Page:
Helen blamed herself. She’d always wanted the best for Joana, and that’s what she’d given her: the best toys, the best schools, top designer clothes, a top-of-the-range smartphone. She was, in short, the doting mother. In recent weeks, though, she’d started to look at her daughter afresh, and she didn’t entirely like what she saw.
The misgivings had begun brewing in the run-up to the wedding of her sister. Barbara had chosen three nieces to be her bridesmaids, and Joana was to be one of them. At the fitting of the dresses, Joana threw a childish tantrum because of their colour – actually a subtle lilac that Helen thought very pretty – forcing a change to a colour that Joana approved of: a much-too-bright turquoise. On the surface, Barbara was very diplomatic about it, but Helen could sense her annoyance at being obliged, for the sake of pre-wedding peace and harmony, to alter her carefully laid plans.
On the day itself, Helen noticed how Joana pushed her way to the front of the official photos. Then at the reception, she overheard her daughter boasting to one of the other bridesmaids, her cousin Molly, about how she had all the latest fashions and technology, and how Molly was a “poor thing” because her parents couldn’t afford such luxuries. Helen cringed inwardly and wondered to herself why it was only now that she was able to see these things.
One Friday evening soon after the wedding, Joana came into Helen’s study and sat next to the desk where her mother was working on the computer.
“Watcha doing, Mum?”
“Finishing an article. What about you? Done your homework?”
“Nearly. Er … Mum?”
Helen knew what was coming; she’d heard that “Mum?” many times before. She clicked on ‘save’ and turned to her daughter.
“You know SportShop in town?”
If Joana had been more aware of things beyond her own wants, she might have noticed the slight frown creasing her mother’s forehead. She seemed not to have realised, either, that Helen hadn’t answered her question.
“Well, they’ve got a sale on trainers. There are some brilliant Nikes, ten per cent off. Can I get them?”
“Ten per cent off, eh? So, how much are they now, then?”
“Only £99. Sarah’s got some, and they’re really wicked.”
“So what about the ones you’ve already got?”
“Mum! They’re old!”
“You only got them a couple of months ago!”
“I don’t mean old, I mean old.”
“I don’t think so, darling.”
“You don’t think so!? You … you never think of me. Never. It’s always work, work, work. I hate you!”
“Jo, I don’t–.”
But Joana wasn’t waiting to hear her mother’s reasoning. She flounced out of the room, slamming the door behind her.
Helen found her face down on her bed, crying in frustration.
“Leave me alone!”
“Get your coat on. We’re going out.”
Joana sprang off the bed, grinning through the tears.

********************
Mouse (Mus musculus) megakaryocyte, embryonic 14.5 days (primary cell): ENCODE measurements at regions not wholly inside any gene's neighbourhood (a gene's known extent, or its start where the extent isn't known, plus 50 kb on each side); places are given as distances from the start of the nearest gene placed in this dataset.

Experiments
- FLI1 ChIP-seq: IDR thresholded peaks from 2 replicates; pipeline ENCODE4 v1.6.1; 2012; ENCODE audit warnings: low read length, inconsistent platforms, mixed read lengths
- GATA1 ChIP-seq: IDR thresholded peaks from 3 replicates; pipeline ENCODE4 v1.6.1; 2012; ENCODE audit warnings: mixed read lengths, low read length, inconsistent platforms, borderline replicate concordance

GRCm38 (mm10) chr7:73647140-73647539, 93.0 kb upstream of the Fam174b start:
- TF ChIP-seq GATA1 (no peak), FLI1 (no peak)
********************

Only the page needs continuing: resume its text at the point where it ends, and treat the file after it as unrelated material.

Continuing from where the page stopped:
“Really? Oh, Mum. Thankyouthankyouthankyou!”
The youngster spent the journey into town extolling the beauty of the trainers she wanted. Helen gripped the wheel tight and said nothing.
“And they’ve got these killer laces that … hang on, Mum. This isn’t the way to the centre!”
“Just a little detour.”
Joana peered out of the window and shifted in her seat. Her mother had indeed taken a detour, into an area the young girl was neither familiar nor comfortable with. And she had slowed the car down to a crawl.
Along the pavement shuffled an old couple in ragged clothes, the man dragging a tatty trolley behind him, stacked with grubby plastic bags. Leaning into the bitter wind, they gripped their coats closed at the lapels as they struggled along. In the doorways of a row of boarded-up shops, some younger people were huddled behind makeshift cardboard screens. A girl of about Joana’s age stood at a corner, beating her arms against her body.
Helen slowed to a stop. The girl came trotting over to the car and tapped on the window on Joana’s side. Her face was thin, pale and dirty, her teeth black in places. When she spoke, her voice came through the glass muffled.
“Gissa quid, love. For food. Or 50p … anything.”
Joana turned to her mother.
“Mum, let’s get out of here. I don’t like it.”
Helen stared ahead, then reached back for her handbag, took out her wallet and handed Joana a ten-pound note.
“Are you crazy, Mum? Ten pounds!?”
“Lower your window and give it to her, Jo.”
“Just do it, Jo.”
Helen pressed the window button and it came down on Joana’s side, enough for her to pass the note through the gap. The girl grabbed it and turned away briskly, as if for fear that the people might ask her to return it. But then she came back and beamed a broken smile at Joana.
Helen put the car in gear and slowly left the kerb, passing the old couple, who had made little headway in the blustery wind.
They moved out of the area, but Helen didn’t make for the centre. Instead, she double-backed and headed for home. Joana was staring out of the side window, lost in thought, and didn’t seem to notice the route they were taking. They exchanged not a single word all the way back.
When they got home, Joana made to go upstairs but her mother stopped her in the hall.
“Jo, tomorrow morning we can go in and buy those trainers you wanted.” She made sure she had eye contact with her daughter when she added, “Or not.”
Joana gave her a thin smile, nodded and slowly climbed the stairs to her room.